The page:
You may have heard about the “Sober Curious” movement. Many people are seeking out the numerous benefits of going alcohol-free (AF) and there are even bars popping up all around the country that don’t serve booze. According to a CBS News Story (https://www.cbsnews.com/news/sober-curious-alcohol-free-bars-events-changing-what-nightlife-looks-like/), “Interest in the “sober curious” community can be seen at new alcohol-free bars and events and online, with more than 1.2 million #soberlife Instagram posts and more than 500,000 #soberissexy posts.” While the movement is growing, it has a long way to go before it comes close to the 4.2 million likes of the “Mommy Needs Vodka” Facebook personal blog (almost as many as Sobrietease—ha).
A CNN Business article from June 10, 2019 (https://www.cnn.com/2019/06/08/tech/alcohol-alternative-sober-curious/index.html) says that people who want to socialize in a “bar-like location, but without having to drink alcohol” are part of a “larger trend”. The article claims that “people of all ages are drinking less beer, while millennials are drinking less overall.” It seems that more and more restaurants I go to have non-alcoholic drinks, or mocktails, on their menus. As a recovering alcoholic, it’s nice to have options other than club soda or sparkling water with lime.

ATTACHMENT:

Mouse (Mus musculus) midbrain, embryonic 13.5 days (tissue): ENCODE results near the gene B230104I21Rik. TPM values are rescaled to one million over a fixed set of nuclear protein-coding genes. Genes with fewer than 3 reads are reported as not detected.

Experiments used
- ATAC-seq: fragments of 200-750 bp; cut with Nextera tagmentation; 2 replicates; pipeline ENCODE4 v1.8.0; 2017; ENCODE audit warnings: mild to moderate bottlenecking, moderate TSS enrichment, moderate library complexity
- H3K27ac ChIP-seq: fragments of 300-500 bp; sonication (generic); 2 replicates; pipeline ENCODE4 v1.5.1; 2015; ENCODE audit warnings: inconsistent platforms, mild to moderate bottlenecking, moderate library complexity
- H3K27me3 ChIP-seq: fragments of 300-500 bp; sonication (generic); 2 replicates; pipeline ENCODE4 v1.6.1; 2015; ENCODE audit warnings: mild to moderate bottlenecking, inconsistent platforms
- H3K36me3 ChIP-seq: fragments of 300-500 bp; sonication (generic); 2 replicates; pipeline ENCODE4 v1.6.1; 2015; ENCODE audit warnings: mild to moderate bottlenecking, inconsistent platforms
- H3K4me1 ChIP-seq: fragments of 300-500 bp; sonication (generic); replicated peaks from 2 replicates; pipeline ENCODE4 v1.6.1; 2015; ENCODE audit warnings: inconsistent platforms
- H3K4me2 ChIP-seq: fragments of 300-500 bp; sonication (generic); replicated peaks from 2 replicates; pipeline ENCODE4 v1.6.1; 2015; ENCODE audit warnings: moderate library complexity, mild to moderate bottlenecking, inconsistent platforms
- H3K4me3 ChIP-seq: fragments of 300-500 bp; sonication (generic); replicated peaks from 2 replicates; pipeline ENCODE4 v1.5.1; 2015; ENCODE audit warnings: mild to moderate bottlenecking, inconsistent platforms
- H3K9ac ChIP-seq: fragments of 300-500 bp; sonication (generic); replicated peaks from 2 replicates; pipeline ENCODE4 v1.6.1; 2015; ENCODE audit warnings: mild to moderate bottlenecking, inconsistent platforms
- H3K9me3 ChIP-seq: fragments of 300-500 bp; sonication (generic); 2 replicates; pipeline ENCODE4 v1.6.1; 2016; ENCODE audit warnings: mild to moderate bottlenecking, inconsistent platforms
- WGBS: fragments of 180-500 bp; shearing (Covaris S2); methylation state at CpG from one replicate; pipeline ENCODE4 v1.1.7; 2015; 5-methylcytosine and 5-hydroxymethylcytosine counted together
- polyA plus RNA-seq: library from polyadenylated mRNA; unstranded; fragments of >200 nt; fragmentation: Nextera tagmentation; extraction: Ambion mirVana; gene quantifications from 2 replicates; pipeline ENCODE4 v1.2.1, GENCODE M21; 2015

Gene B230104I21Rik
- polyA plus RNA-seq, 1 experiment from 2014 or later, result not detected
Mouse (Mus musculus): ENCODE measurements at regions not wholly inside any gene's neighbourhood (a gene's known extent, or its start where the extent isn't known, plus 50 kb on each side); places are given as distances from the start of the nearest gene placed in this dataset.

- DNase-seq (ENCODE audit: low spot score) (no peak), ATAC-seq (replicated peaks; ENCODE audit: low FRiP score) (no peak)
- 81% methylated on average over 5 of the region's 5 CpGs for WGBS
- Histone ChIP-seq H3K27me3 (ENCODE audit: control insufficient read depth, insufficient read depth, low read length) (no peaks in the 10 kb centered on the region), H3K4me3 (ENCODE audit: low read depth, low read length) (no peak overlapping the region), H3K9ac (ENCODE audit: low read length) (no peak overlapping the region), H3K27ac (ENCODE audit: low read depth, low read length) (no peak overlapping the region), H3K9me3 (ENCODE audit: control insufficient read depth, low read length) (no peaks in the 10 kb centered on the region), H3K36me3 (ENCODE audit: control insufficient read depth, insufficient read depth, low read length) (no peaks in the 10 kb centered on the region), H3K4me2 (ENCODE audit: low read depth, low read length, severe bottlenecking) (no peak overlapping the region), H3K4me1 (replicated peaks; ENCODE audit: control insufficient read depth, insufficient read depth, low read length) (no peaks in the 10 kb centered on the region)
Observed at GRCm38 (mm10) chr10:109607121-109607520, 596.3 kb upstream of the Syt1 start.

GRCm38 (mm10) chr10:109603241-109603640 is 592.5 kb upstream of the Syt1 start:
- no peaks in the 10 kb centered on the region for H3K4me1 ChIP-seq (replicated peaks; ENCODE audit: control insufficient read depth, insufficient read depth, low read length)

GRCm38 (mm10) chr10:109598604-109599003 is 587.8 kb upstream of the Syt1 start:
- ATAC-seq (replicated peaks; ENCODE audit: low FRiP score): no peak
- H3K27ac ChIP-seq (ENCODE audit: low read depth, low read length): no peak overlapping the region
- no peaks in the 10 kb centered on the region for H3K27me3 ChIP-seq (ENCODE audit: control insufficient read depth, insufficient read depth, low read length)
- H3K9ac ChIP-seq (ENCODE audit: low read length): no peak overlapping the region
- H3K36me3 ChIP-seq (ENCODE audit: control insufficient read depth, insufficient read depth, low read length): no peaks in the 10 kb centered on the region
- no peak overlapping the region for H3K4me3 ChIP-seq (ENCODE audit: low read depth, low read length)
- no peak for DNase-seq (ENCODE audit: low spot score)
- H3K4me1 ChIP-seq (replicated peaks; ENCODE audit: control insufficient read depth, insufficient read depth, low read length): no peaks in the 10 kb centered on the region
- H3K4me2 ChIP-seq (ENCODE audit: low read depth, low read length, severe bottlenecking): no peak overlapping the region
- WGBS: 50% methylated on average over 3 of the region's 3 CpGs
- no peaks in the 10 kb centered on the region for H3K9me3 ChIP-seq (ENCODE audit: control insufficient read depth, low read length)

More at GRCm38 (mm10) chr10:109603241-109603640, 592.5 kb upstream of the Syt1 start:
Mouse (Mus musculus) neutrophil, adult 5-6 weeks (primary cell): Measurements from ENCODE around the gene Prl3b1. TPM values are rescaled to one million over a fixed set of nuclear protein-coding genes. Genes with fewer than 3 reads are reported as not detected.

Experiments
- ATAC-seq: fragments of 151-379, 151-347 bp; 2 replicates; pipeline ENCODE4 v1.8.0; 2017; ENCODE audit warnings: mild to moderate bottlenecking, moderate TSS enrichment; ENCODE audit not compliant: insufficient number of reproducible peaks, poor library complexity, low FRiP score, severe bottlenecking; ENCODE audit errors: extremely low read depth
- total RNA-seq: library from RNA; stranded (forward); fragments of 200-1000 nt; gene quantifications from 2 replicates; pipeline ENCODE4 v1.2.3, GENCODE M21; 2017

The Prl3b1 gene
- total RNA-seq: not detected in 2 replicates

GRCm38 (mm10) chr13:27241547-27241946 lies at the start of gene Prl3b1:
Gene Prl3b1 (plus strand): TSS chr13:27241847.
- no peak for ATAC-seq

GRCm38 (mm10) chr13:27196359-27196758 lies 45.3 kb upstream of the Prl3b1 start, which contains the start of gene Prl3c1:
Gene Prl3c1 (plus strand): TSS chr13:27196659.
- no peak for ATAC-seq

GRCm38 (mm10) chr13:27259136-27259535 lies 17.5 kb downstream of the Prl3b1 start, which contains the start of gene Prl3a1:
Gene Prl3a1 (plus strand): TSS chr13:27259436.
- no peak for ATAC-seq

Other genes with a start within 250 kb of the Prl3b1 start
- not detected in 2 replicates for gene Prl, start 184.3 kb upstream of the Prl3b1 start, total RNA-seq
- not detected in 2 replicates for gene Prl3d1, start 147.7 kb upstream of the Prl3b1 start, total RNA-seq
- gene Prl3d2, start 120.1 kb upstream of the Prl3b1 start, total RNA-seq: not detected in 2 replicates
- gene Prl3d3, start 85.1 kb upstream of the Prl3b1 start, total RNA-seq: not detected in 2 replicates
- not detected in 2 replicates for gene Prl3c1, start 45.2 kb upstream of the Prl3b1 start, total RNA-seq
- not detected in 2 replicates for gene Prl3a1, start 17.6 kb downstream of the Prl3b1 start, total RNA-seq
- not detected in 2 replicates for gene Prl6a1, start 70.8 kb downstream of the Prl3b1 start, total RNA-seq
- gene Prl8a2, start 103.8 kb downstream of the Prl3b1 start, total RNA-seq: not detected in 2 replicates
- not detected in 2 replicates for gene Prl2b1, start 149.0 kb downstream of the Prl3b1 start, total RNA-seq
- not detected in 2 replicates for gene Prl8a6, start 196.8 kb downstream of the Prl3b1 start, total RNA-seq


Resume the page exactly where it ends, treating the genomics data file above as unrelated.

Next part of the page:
Last night, I went to a holiday work dinner at a restaurant that I’ve been to before. I looked forward to having one of the creative, non-alcoholic drinks on their menu. As work colleagues ordered their pomegranate martinis and commented on how festive the deep pink hue was for the holiday season, I was happy to order my mint-cucumber-lime concoction. We chatted over appetizers, ordered our entrees and as another round was requested, I asked to try a different drink from the alcohol-free selections. This one was made with blood orange juice, sage and ginger beer. The waiter asked if I wanted that without alcohol, and I said yes, also from the alcohol-free selections. He said “Oh, the first drink I brought you had alcohol in it.” I froze. As did the people seated immediately next to me as they overheard, knowing that I have been in recovery for over seven and a half years now. I stared at him in disbelief and questioned him. I told him, no, I had ordered one of their AF drinks. It couldn’t be. I just kept looking at him. He kept a straight face and continued to tell me that it contained alcohol. After what seemed like hours, he finally broke into a smile and said “I’m just kidding!” He winked at me. I went from terrified to furious. Enraged. If I were a cartoon character, you could have seen smoke blowing out of my ears. I was speechless. Not wanting to make a scene at the table, all I could muster up to say to him quietly was “that was not the least bit funny.” He collected glasses around the table and went to get the next round. My night was ruined. Those seated across from me and next to me were also blown away by the waiter’s absolutely idiotic joke and behavior. I made it as long as I could and was so relieved when the night was over and I got into my car to head home. I was still fuming when I got home and shared what happened with my husband and daughter.